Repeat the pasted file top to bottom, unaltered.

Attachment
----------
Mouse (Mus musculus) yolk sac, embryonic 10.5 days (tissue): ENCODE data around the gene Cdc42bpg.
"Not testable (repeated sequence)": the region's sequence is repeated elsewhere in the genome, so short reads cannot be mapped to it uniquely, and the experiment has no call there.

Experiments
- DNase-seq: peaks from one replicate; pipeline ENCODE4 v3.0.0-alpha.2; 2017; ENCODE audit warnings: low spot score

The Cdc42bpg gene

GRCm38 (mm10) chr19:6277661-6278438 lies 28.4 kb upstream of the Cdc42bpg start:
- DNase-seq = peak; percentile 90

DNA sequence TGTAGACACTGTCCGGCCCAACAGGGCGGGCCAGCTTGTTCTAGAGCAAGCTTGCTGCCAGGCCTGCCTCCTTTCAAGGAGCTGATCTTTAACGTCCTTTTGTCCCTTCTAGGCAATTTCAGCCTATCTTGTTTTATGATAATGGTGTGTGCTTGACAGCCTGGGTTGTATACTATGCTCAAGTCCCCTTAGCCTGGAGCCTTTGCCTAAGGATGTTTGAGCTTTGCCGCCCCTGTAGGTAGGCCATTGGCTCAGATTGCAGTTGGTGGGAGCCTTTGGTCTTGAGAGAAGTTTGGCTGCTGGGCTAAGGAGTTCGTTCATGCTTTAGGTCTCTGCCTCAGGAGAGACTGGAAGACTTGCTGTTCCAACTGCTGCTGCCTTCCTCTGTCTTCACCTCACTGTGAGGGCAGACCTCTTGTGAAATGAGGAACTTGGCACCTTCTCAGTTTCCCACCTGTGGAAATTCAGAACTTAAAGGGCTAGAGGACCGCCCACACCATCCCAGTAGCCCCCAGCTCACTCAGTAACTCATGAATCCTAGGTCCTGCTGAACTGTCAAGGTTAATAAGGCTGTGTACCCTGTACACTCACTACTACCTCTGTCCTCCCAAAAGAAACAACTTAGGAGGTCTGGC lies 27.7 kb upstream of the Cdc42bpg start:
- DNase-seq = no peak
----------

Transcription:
Mouse (Mus musculus) yolk sac, embryonic 10.5 days (tissue): ENCODE data around the gene Cdc42bpg.
"Not testable (repeated sequence)": the region's sequence is repeated elsewhere in the genome, so short reads cannot be mapped to it uniquely, and the experiment has no call there.

Experiments
- DNase-seq: peaks from one replicate; pipeline ENCODE4 v3.0.0-alpha.2; 2017; ENCODE audit warnings: low spot score

The Cdc42bpg gene

GRCm38 (mm10) chr19:6277661-6278438 lies 28.4 kb upstream of the Cdc42bpg start:
- DNase-seq = peak; percentile 90

DNA sequence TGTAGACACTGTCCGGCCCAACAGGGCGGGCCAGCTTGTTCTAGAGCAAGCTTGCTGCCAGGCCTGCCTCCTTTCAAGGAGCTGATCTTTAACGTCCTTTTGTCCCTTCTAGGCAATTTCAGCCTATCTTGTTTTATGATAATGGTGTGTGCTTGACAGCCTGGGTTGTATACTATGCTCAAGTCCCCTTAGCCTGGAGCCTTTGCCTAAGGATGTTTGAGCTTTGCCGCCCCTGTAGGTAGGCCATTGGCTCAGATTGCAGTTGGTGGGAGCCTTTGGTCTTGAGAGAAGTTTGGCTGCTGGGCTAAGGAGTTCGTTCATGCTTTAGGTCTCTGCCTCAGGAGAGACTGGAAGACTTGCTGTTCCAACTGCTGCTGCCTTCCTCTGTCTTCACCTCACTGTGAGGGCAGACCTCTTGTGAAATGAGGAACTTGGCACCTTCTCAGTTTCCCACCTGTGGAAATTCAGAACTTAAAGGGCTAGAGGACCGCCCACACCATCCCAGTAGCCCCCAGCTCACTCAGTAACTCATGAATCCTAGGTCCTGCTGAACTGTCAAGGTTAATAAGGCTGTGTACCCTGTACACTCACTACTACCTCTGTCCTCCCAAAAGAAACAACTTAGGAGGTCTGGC lies 27.7 kb upstream of the Cdc42bpg start:
- DNase-seq = no peak